The state of ObamaCare is... complicated.
The direct government-run insurance programs expanded by the Affordable Care Act have performed even better than expected. But ObamaCare's private insurance exchanges are tottering in many states.
These exchanges are supposed to work by forcing insurance companies to cover anyone who asks, while legally requiring everyone to get coverage, and subsidizing people who can't afford to pay. The problem is that the subsidies are too skimpy, many of the coverage plans don't cover nearly enough, and the penalties for not buying coverage are minor enough that many young, healthy people are just eating the fine. As a result, only about half as many people are enrolled as were predicted in 2013, and many insurance pools are so shallow that insurers are finding it unprofitable to offer coverage. Some rural locations may have only one provider offering coverage when open enrollment starts in November.
There is palpable frustration about this from liberal wonks like Paul Krugman, who convincingly argues that the ObamaCare exchanges could be patched pretty easily with a reform bill. Unfortunately, there is little chance that Democrats will win the House in November. That puts any reform, no matter how moderate, out of reach for now.
Increasingly sharp political polarization and outright deranged extremism in the Republican Party combine with the poor design of the American Constitution to make routine legislative maintenance all but impossible. That makes ObamaCare's need for regular attention from policymakers a major disadvantage. In a system as congested and gridlocked as ours, Democrats should aim for programs that can run indefinitely on autopilot — because chances are good that they'll only get a brief window every decade or two to fix any problems.
Medicare and Medicaid fit that bill. They aren't perfect, and do need adjustment from time to time, but they are far more stable than the jerry-rigged ObamaCare exchanges. Democratic reformers should work to put a public option on the exchanges that is as close to those single-payer programs as possible — perhaps using Medicare rates or a formal buy-in to Medicare itself. Democratic lawmakers won't be able to do this anytime soon — they'll need the House, the Senate, and the White House to make it happen — but they must be ready to pounce when given the chance.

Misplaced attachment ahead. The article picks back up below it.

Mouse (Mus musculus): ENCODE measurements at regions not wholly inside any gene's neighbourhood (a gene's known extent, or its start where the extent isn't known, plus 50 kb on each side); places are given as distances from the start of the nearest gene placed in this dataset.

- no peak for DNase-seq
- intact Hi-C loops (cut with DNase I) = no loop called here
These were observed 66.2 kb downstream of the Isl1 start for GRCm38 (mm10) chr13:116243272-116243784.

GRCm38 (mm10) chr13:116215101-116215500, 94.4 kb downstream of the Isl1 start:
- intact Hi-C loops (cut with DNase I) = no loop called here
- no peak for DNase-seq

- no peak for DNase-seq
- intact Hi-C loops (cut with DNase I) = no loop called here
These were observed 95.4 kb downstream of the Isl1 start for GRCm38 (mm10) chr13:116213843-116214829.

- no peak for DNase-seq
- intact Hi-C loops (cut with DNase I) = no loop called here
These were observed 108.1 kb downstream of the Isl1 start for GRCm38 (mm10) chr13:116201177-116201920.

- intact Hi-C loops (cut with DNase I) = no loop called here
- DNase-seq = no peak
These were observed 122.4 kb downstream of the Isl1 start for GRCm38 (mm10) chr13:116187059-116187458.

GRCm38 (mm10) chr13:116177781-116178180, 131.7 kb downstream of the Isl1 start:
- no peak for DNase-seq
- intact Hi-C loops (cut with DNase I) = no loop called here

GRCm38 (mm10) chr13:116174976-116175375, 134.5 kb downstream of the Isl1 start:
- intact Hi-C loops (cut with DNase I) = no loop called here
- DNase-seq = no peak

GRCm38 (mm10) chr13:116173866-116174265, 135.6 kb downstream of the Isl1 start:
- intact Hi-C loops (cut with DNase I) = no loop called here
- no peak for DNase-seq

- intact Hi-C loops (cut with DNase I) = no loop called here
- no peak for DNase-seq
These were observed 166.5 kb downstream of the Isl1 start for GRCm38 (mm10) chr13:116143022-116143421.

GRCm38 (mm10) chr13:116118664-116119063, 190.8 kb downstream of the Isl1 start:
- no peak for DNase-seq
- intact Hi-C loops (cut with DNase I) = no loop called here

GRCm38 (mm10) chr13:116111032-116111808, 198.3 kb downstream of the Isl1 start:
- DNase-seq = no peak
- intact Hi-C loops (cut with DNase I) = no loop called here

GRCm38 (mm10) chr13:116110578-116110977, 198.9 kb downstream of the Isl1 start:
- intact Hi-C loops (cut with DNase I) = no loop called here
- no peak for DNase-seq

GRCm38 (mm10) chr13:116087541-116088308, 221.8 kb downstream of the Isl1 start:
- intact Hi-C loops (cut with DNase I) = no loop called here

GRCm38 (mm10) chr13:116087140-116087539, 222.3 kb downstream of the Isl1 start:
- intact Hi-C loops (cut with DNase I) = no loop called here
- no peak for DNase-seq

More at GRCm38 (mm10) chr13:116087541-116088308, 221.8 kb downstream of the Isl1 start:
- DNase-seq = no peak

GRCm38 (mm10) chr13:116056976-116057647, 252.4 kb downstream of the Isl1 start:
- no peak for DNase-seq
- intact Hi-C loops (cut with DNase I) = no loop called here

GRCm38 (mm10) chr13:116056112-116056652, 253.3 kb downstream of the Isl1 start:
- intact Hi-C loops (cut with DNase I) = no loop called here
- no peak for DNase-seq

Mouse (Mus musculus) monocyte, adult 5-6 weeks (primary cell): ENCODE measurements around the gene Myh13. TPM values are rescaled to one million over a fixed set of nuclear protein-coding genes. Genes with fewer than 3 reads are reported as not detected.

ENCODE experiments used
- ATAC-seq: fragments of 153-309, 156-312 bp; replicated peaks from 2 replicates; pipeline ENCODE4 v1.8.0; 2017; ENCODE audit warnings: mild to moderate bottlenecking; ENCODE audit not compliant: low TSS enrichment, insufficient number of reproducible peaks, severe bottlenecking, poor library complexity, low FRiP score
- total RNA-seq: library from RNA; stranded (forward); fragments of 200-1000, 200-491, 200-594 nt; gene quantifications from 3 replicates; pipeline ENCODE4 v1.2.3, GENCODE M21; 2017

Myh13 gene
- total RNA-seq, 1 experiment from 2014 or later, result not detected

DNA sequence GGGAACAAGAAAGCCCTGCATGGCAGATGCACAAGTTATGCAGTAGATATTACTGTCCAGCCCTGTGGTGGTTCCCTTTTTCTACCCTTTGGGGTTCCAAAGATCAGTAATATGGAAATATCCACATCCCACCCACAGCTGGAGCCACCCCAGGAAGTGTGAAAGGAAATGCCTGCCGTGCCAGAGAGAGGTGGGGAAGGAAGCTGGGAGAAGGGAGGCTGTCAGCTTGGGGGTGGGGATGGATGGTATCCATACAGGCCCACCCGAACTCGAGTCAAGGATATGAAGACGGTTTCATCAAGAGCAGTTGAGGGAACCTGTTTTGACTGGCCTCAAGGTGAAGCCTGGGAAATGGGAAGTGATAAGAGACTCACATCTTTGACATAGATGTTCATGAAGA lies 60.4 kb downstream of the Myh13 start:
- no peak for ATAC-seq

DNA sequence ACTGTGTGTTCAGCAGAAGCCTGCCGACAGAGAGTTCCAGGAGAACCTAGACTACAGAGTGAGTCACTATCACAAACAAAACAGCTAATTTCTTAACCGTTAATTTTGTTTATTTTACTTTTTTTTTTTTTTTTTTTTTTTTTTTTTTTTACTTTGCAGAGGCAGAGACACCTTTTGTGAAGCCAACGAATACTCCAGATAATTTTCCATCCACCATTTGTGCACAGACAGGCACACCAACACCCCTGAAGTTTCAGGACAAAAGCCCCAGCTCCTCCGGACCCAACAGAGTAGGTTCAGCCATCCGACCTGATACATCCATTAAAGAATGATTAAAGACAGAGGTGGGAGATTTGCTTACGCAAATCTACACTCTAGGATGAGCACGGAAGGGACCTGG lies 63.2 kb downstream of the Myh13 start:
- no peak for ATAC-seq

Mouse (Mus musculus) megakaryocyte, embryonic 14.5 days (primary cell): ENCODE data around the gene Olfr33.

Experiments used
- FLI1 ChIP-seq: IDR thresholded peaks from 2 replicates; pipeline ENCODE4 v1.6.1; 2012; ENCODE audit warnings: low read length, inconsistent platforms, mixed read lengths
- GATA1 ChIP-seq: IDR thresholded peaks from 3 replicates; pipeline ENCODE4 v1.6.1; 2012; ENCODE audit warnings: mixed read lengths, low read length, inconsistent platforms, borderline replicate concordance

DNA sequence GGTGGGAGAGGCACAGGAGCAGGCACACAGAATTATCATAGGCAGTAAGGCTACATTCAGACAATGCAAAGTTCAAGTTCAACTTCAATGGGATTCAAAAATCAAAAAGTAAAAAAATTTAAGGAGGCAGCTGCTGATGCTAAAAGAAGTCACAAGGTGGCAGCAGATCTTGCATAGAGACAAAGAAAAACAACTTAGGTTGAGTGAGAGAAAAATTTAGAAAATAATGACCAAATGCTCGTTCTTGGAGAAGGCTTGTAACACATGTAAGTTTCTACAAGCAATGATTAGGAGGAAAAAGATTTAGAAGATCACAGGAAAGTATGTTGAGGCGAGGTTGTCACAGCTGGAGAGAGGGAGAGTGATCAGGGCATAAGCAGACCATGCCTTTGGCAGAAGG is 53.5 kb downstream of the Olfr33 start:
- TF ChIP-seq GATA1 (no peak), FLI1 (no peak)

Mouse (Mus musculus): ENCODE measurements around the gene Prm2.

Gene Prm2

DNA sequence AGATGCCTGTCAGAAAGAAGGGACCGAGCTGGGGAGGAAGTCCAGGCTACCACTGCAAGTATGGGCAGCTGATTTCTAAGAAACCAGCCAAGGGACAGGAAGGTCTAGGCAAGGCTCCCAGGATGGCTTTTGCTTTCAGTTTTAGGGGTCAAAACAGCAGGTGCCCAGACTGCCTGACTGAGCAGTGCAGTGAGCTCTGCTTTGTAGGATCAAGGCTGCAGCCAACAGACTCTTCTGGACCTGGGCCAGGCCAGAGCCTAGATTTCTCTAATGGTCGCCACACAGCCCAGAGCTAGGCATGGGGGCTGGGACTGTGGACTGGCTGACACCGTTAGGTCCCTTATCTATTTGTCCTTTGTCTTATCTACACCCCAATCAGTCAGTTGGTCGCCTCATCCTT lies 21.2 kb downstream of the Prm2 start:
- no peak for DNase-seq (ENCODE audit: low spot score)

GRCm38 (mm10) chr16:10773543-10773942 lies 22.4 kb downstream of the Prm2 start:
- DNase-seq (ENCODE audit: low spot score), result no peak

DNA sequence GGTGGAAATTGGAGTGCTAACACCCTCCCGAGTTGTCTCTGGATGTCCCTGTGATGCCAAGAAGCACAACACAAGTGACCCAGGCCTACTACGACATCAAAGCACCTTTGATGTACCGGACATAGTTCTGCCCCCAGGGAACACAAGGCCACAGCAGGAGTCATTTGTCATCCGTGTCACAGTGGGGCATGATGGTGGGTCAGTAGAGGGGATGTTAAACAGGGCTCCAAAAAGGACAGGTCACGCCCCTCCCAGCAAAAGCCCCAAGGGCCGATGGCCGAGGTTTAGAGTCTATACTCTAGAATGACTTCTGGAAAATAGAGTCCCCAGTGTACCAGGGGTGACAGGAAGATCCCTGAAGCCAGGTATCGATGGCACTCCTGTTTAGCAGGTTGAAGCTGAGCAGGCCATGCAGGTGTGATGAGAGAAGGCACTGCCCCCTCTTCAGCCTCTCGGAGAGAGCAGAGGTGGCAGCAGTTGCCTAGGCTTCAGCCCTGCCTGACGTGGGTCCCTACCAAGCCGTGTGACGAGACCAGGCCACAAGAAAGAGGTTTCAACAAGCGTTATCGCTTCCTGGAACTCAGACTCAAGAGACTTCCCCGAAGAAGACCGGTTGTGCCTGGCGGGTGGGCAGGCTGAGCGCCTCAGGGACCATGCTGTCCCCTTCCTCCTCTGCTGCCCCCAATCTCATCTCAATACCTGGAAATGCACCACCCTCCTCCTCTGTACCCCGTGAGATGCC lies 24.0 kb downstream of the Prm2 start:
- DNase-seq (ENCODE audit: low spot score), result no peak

Remember, the Affordable Care Act's Medicaid expansion has been by far the greatest success of ObamaCare. Something like 16 million more people are on Medicaid and the Children's Health Insurance Program than were projected to be before ObamaCare was passed. The Department of Health and Human Services estimates that about 20 million people have gotten coverage directly due to the reform law, and about 11 million of them through the exchanges. The additional unexpected people on Medicaid are probably explained by the enrollment push rolling up people who were eligible for old-style Medicaid, but didn't realize it.
Still, it could have been far better. Because the Supreme Court made the Medicaid expansion optional, 19 conservative states are still refusing to take the money, leaving 2.9 million people directly without coverage. (Ninety percent of such people are in the South, and 55 percent are nonwhite.)
There is no reason for this to happen. Even though states are only required to pay 10 percent of the expansion cost starting in 2020, the feds might as well have carried the entire thing. Indeed, there's no reason at all for Medicaid to be the goofy state-federal partnership in the first place. Future reform ought to federalize Medicaid altogether, removing individual state governments from the decision about whom to insure. Hey presto, another 3 million more people have coverage.
Finally, there is one obvious, easy step to further expand coverage: Put all children on Medicare — or heck, people up to 26 years old, the ObamaCare cutoff for people staying on their parents' insurance.
Taken together, this presents a fairly clear strategy for future healthcare coverage: Ratchet up Medicaid, ratchet down Medicare, and throw as many people onto government insurance plans as possible. Eventually, just about everyone who doesn't get coverage through their job will be on a reasonably good government plan.
In the heady days after ObamaCare was passed, liberal wonks speculated that it might be so successful that it would begin to erode the employer-based insurance market. This is not happening — not even close. Instead, ObamaCare has demonstrated the fundamental limits of a market-based insurance system in a country with a gridlocked, incompetent legislature. Democrats can still fix it — but doing so will require some big, bold strokes.